‘Ghosts’ hard to find because of drought
Early this summer, as the West-wide drought dug its claws deeper into western Colorado, biologists knew all was not well with the pronghorns living in the desert south of Grand Junction.
One year earlier, researchers and biologists from Colorado Parks and Wildlife radio-collared 19 pronghorn in the small herd wandering between Grand Junction and Delta.
Ten of the collared animals were part of the resident herd, while the other nine were among 24 pronghorn the state recently had moved into western Colorado from southeast Colorado.
It was thought the newly arrived pronghorns would augment the existing herd, which in recent years had been shrinking for various little-understood reasons.
Biologists would use the radio-collared animals to gather information about the habitat utilized by the pronghorn and whether the animals were successfully raising young.
With their deer-like body and distinctive white-and-tan camouflage markings, pronghorn blend so well with their surroundings they sometimes are called “prairie ghosts.”
In recent years, however, the “ghosts” are even harder to find because of the widespread drought.
Pronghorn are more susceptible to drought than other large ungulates, and it’s not only in Colorado that pronghorn numbers have been impacted by the drought.
Texas biologists say prolonged drought is one reason the state’s pronghorn herd has shrunk from about 17,000 in the mid-1980s to a 30-year low of 3,745 animals last year.
In Wyoming, where pronghorn have been a common sight, “We are seeing very poor habitat conditions and very low numbers of pronghorn antelope during our initial classifications and observations,” Lander Region wildlife supervisor Jason Hunter said last August.
“In some areas, the fawns we are seeing seem very small for this time of year, and some adults appear to be in poor condition as well,” Hunter said. “As for the habitat, we are seeing some sagebrush plants losing their leaves. The plants are not dead, but they are in poor condition due to lack of water.”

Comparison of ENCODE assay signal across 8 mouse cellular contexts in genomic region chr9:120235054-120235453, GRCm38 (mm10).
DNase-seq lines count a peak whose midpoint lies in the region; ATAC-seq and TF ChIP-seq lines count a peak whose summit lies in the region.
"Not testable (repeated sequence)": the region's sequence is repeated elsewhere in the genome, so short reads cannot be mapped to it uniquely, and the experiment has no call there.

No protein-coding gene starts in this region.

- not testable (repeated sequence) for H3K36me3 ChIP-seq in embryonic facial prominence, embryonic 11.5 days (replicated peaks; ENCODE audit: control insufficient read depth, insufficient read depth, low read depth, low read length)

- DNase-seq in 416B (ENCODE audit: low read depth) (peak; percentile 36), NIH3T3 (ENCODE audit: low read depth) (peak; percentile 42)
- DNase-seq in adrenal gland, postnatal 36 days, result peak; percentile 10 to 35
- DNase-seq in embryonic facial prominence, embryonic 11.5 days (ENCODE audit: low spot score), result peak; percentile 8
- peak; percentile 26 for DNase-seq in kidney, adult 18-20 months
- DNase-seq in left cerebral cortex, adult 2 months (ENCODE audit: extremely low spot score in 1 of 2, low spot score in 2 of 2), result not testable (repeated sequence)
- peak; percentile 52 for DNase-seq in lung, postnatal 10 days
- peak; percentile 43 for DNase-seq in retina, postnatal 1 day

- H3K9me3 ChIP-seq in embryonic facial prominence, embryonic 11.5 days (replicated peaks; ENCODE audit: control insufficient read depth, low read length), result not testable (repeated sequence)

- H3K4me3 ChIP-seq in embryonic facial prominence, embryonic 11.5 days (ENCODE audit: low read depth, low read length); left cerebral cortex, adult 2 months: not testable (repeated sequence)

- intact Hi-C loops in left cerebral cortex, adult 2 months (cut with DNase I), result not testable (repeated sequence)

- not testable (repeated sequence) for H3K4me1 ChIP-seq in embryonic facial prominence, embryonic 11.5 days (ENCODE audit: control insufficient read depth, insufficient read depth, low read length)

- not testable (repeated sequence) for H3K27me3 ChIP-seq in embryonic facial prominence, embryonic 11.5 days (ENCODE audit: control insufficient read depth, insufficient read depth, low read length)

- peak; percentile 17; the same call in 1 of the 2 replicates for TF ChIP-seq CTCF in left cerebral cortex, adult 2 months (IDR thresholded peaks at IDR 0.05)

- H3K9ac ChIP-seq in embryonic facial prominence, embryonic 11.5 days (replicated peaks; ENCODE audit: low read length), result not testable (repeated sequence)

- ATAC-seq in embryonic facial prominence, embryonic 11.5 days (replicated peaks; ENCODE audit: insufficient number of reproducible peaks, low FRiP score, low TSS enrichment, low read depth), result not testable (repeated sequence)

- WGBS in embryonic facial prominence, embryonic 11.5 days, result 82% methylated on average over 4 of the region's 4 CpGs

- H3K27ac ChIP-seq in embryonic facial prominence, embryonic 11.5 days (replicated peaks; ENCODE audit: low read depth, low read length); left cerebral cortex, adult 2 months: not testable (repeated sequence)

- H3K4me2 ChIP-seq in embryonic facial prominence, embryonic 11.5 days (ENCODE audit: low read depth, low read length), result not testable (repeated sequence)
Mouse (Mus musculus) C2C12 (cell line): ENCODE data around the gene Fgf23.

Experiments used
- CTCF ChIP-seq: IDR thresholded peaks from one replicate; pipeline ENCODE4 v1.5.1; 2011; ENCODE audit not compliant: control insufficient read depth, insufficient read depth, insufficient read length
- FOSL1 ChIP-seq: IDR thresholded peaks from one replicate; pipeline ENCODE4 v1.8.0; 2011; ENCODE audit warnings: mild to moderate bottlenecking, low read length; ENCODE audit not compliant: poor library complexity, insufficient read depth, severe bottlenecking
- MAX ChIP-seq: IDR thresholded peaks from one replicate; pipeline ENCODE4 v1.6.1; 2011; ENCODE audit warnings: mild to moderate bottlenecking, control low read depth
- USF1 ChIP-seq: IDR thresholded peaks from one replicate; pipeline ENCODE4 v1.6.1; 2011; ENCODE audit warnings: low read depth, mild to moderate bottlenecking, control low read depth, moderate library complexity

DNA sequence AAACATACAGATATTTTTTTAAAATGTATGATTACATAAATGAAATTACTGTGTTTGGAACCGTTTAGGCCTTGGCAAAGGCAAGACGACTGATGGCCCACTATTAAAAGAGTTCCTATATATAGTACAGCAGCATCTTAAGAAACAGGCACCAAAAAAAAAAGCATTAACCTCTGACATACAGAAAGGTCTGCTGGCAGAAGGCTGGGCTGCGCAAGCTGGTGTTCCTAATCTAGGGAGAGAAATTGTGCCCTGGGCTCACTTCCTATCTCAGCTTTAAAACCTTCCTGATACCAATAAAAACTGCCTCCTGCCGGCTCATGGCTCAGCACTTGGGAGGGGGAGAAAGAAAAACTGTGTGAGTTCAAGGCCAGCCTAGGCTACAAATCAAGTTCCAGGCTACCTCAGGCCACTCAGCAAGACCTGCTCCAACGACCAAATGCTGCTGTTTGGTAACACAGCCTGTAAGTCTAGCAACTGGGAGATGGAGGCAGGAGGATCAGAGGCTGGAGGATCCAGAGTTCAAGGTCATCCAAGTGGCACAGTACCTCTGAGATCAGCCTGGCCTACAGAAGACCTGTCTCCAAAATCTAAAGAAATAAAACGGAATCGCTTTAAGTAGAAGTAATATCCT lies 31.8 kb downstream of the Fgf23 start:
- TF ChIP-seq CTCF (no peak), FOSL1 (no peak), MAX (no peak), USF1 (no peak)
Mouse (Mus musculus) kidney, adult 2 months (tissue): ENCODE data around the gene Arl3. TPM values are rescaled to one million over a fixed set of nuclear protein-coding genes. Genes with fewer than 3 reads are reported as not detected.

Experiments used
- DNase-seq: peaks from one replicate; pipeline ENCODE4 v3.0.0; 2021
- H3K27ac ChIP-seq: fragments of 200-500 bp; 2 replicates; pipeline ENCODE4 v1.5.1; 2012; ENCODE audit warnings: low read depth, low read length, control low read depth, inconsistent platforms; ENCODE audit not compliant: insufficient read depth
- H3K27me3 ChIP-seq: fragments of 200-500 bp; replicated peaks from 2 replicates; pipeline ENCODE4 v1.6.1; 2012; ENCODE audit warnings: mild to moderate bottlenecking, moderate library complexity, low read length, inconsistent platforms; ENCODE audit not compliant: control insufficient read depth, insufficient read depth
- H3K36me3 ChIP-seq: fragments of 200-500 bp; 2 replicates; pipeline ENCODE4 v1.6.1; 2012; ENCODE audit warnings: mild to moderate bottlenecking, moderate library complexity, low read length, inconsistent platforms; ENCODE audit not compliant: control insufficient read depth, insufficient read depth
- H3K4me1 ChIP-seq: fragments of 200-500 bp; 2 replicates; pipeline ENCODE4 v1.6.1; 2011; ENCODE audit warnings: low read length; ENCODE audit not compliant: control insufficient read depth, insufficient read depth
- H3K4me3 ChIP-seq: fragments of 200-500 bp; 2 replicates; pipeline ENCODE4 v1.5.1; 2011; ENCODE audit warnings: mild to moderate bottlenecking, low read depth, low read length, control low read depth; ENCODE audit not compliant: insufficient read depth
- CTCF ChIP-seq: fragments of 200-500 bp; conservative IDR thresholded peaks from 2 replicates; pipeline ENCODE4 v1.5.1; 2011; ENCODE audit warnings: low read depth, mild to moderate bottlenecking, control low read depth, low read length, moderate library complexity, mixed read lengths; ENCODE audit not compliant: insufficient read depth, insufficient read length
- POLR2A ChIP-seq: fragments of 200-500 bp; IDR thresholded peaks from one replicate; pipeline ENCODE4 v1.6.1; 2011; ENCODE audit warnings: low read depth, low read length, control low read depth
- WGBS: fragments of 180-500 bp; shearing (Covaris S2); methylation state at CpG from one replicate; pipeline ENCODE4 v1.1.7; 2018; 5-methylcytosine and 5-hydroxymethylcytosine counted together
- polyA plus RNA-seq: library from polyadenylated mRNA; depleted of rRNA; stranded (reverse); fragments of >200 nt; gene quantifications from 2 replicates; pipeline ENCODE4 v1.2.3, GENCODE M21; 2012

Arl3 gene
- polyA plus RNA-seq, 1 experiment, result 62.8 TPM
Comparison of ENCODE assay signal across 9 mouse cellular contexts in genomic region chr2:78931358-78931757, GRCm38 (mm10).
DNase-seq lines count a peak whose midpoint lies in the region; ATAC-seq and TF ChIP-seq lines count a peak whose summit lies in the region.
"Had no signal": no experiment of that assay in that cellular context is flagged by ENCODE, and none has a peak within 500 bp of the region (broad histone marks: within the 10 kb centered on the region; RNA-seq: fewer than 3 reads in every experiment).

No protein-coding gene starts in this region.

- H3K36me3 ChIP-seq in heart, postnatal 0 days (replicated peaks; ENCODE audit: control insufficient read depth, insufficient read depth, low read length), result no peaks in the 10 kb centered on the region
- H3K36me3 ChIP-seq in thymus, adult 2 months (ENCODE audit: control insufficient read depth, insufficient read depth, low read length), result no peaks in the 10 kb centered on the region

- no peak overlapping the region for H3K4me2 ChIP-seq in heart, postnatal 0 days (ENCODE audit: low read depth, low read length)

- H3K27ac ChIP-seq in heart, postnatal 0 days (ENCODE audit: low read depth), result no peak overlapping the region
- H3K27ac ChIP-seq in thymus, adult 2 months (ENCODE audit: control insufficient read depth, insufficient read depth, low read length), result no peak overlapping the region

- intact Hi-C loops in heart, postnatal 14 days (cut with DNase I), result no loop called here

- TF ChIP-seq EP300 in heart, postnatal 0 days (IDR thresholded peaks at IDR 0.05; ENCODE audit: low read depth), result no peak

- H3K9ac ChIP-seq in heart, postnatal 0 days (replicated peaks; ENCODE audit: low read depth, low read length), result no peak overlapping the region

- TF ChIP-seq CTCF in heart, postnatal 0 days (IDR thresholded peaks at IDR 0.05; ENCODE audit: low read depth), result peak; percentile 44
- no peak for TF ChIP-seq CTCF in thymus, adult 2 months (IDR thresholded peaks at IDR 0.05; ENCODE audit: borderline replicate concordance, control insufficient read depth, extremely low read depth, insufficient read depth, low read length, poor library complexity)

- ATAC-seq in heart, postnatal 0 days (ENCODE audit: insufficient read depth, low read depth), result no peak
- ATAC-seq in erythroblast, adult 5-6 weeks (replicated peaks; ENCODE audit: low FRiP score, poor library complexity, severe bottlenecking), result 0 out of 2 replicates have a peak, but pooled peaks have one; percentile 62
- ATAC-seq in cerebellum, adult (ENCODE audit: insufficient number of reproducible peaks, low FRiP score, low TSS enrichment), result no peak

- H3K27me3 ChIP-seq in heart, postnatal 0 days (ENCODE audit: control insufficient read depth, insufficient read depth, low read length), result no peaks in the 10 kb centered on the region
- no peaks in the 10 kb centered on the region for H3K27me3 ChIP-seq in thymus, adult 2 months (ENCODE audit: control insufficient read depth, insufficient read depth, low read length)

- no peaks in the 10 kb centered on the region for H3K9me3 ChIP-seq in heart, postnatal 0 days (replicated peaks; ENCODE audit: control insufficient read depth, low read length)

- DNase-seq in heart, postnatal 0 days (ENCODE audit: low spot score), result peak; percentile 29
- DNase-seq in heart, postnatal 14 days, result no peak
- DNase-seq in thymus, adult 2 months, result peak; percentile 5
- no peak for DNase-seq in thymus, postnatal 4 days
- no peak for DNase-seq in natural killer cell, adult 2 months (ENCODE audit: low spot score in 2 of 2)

The plan to monitor the pronghorn between Delta and Grand Junction ran into a major problem: The difficulty of locating the animals.
“It was pretty grim in that part of the world,” said Northwest Region senior terrestrial biologist Brad Petch of Colorado Parks and Wildlife, speaking about drought conditions in the desert.
“Pronghorn in early summer were widely scattered, both the resident antelope and the transplanted ones,” Petch said. “It’s interesting that even the recent transplants weren’t clustered up, and this can only be attributed to the need to get to a water source.”
Animals searching for water set off in smaller family groups rather the larger, easier to find herds. Adults and newly born young are forced to travel farther for water, competing with other wildlife and livestock for water holes.
The loss of late-spring and summer plants not only robbed young pronghorn of critical forage, but it may have increased predation.
A study by the Kansas Department of Wildlife, Parks and Tourism said coyotes are the main predator of pronghorn, and drought-reduced plant cover may make young fawns easier to find by predators.
Furbearer biologist Matt Peek of Kansas’ Wildlife, Parks and Tourism said pronghorn are like deer in that when the adults go feed, they often leave their young animals alone and bedded down.
“For 10 days to two weeks, (the fawns) are pretty vulnerable. Then after that, they can run,” said Peek in an article online at Outdoors Kansas.net.
Colorado’s Petch said biologists still are weighing all of the factors affecting the local pronghorn herd.
He said more information will be available later this winter after biologists finish their annual aerial census counts.